4. A reflection (now with more inference, with a focus on how the decisions you made in planning played out in implementation and what that might mean for a lesson revision)

A Menu of Math Lesson Planning Resources

So far this is subject-neutral. In some subjects, rationales in lesson planning might have to be developed and explained from first principles. In mathematics education, however, we're fortunate to have an established body of knowledge related to planning and teaching. To plan a math lesson and then tell its story, I see four categories of resources that form a menu of options.

Planning Guide

For planning and describing the reasons for choices made in the lesson, choose one of the following:

Instructional Model

To structure the delivery of the lesson, choose one of the following:
Lecture and "I do, we do, you do" are also instructional models. They have their place but should probably be used somewhat sparingly. Besides, there probably isn't much demand for lesson plans that consist of a lecture.

Teaching Practice

Teaching is complex and teachers are engaged in many practices at once. However, for improving one's practice and communicating that in a story, it's best to focus on only one or two teaching practices described in NCTM's Principles to Actions:
  • Establish mathematics goals to focus learning.
  • Implement tasks that promote reasoning and problem solving.
  • Use and connect mathematical representations.
  • Facilitate meaningful discourse.
  • Pose purposeful questions.
  • Build procedural fluency from conceptual understanding.
  • Support productive struggle in learning mathematics.
  • Elicit and use evidence of student thinking.
For a different list of teaching practices, you could also consider the TeachingWorks high-leverage practices.

Reflection

In addition to using student work/activity in your reflection, choose from:

What We Gain

Suppose we choose resources from the menu above and tell our lesson story. What have we gained? We've built upon a body of knowledge that can help readers. To some extent, we already do this. When I hear a teacher say they taught a 3-Act Task, I immediately have some knowledge about the instructional model they used. When I hear a teacher say they planned a lesson using the 5 Practices, I know that means they took time to (among other things) anticipate student strategies. With a piece from each of these four categories there is still a lot of freedom to tell a lesson story, but the shared pieces communicate a lot about your lesson and provide a foundation for a common understanding across teachers.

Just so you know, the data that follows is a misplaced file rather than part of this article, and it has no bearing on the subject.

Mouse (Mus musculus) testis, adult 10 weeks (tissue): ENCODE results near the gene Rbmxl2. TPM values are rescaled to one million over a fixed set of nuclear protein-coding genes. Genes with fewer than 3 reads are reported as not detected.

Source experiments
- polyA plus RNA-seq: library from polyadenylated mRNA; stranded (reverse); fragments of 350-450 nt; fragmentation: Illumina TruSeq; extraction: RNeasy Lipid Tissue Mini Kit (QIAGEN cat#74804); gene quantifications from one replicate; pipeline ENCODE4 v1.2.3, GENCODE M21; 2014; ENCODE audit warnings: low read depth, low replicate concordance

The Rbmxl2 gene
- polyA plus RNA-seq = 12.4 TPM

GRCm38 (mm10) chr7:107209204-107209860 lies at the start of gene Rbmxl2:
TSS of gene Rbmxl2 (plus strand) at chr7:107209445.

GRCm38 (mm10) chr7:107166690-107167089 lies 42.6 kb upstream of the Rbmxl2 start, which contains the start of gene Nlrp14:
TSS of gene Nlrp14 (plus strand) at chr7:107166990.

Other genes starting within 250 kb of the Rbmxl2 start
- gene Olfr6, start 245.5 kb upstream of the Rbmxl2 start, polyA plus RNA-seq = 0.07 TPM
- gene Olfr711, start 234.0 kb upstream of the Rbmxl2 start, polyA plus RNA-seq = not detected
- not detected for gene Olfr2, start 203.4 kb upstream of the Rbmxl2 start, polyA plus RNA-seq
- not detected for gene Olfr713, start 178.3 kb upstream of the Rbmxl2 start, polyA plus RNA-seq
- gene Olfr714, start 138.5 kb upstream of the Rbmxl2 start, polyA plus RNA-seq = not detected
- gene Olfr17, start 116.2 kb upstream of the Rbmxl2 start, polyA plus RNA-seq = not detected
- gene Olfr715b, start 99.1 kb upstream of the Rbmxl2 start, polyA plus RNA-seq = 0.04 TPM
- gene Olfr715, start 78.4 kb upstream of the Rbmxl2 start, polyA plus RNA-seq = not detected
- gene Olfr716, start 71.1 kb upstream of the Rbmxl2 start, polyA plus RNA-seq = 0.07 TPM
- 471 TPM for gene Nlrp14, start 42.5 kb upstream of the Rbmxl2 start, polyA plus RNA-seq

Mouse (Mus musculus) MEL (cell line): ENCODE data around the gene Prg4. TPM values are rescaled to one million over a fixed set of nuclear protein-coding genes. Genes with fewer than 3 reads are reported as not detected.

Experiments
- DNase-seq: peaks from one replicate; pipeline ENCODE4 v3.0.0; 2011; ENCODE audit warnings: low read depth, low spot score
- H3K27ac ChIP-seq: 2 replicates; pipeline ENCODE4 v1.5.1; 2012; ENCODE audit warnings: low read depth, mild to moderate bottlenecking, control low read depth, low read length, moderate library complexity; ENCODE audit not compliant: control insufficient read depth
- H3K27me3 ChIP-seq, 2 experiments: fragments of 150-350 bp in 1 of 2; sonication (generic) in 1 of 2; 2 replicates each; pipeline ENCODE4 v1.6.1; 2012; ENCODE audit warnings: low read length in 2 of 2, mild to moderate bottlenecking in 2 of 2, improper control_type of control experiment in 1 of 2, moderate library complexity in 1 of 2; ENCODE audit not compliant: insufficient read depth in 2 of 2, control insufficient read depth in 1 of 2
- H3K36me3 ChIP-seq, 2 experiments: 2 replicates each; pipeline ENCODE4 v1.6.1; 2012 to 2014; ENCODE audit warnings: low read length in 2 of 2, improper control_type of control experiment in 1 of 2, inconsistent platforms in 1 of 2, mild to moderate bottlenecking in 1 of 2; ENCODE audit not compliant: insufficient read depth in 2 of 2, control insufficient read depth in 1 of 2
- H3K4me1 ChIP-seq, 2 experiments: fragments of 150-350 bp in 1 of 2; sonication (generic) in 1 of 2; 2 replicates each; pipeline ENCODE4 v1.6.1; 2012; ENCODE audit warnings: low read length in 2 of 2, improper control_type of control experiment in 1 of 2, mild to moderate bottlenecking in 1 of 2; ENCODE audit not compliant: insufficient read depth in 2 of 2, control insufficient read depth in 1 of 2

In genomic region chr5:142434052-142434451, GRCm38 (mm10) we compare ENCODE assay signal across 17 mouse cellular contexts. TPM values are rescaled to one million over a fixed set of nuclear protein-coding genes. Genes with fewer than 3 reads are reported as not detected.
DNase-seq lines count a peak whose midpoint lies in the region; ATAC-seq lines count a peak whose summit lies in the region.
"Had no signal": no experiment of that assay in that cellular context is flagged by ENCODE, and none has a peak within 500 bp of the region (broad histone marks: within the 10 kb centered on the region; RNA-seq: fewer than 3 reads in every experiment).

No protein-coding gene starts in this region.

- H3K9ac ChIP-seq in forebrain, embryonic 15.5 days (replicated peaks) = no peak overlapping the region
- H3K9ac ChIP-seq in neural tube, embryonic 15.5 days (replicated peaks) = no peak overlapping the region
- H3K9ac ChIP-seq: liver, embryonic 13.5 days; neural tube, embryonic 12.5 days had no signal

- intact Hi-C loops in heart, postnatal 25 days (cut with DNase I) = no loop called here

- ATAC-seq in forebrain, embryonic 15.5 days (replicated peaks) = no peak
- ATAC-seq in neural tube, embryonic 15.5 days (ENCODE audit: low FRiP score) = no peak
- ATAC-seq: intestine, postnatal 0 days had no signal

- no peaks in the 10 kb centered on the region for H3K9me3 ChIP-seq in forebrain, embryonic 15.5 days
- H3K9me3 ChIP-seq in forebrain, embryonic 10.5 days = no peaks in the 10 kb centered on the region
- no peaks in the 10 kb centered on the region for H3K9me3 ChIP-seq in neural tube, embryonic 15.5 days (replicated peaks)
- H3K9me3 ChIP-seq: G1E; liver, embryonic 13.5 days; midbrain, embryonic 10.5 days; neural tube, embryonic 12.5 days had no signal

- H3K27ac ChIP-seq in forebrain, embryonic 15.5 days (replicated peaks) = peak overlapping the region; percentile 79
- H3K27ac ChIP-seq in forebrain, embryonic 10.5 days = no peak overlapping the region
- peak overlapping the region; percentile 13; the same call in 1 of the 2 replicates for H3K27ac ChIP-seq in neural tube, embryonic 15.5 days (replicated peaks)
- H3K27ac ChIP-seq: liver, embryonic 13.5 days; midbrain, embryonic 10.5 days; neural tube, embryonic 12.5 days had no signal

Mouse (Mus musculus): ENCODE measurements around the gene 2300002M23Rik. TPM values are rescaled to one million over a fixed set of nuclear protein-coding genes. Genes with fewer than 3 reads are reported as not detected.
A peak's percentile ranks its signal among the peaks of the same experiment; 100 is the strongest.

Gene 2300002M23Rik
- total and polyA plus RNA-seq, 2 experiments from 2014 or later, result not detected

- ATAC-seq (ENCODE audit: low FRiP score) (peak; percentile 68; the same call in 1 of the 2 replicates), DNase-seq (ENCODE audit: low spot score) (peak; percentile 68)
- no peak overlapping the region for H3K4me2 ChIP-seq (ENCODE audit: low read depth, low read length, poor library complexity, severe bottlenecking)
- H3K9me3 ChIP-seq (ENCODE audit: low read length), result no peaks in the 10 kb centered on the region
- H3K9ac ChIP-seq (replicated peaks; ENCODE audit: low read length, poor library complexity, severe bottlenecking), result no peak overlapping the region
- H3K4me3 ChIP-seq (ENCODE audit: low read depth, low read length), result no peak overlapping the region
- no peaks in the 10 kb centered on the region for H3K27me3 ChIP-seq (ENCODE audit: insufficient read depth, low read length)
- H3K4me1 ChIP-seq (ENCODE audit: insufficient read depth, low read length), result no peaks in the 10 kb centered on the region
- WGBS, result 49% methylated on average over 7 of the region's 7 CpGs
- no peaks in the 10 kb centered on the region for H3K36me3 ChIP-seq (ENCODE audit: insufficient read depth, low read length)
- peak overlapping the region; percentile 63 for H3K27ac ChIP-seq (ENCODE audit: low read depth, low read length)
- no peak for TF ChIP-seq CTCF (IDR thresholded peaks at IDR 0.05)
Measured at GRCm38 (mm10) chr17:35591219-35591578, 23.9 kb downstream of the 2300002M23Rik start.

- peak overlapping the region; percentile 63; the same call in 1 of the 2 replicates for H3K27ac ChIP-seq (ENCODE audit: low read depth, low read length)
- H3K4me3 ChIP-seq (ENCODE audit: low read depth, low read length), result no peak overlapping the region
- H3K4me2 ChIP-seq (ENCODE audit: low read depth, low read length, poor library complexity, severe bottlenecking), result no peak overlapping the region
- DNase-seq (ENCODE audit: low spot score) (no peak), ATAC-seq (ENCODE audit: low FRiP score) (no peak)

Now, to refer back to my last post, let's think about the usefulness of lesson plan repositories again. Generally, lesson plan repositories are arranged by grade level, topic, and content standard. Instead, what if a repository allowed you to search based on the items in the menu? Imagine being able to search or filter by teaching practice, such as "Show me lessons in which the teacher focused on building procedural fluency from conceptual understanding." Or perhaps you're working with a new instructional coach, and you search for lessons in which the teacher had an observer use the SERP 5x8 Card. We stand to improve our signal-to-noise ratio considerably when teachers can look for lesson plans based on more than just lesson content, and the lessons they find are more likely to be a better "fit" if they are known to have a preferred planning guide, instructional model, teacher practice, or reflection tool.

Next post: I attempt to write a lesson story.

References

Shulman, L. S. (1998). Theory, practice, and the education of professionals. The Elementary School Journal, 98(5), 511–526.

On Lesson Plans and Lesson Planning

CC BY Brian Swartz, Flickr
As someone who studies teacher curriculum adaptation, Chris Lusto's post last summer, "Lessons for Other People," did a lot to get me thinking. Despite their imperfections, curriculum materials have a durability, scalability, and portability that many educational tools or innovations can only wish for. So why not try to preserve and share the evolution of curriculum materials as teachers make them less imperfect, using some kind of revision tracking system?

It turns out that this wasn't exactly a new idea (see here, for example) and there are probably sensible reasons we don't have such repositories yet. Dan Meyer gave us one big reason: Teachers don't seem to be keen on using off-the-shelf plans, especially when the signal-to-noise ratio ("just right" lessons to "ugh, move along" lessons) is frustratingly poor. There are also technical hurdles involved. We would need to get past (way, way past) discussions of JSON vs. TOML and other forms of engineering-speak. I see promise in things like Mike Caulfield's Wikity project, but then again, I'm geeky enough to run my own Mediawiki installation.

There are certainly new angles to explore on the repository front, but for them to be useful we need to get a better handle on what exactly we're putting in them. As far as I know, there isn't much in the research literature about teacher lesson planning. When I worked with preservice teachers, I taught them to use a lesson plan template to detail the objectives and activities of a lesson. But as a teacher myself, I'm not sure I ever filled out a multi-page template with a lot of details. There's a good reason for that, and it's not laziness — the context, purpose, and needs were quite different as a full-time teacher than for someone who is just beginning to learn to teach.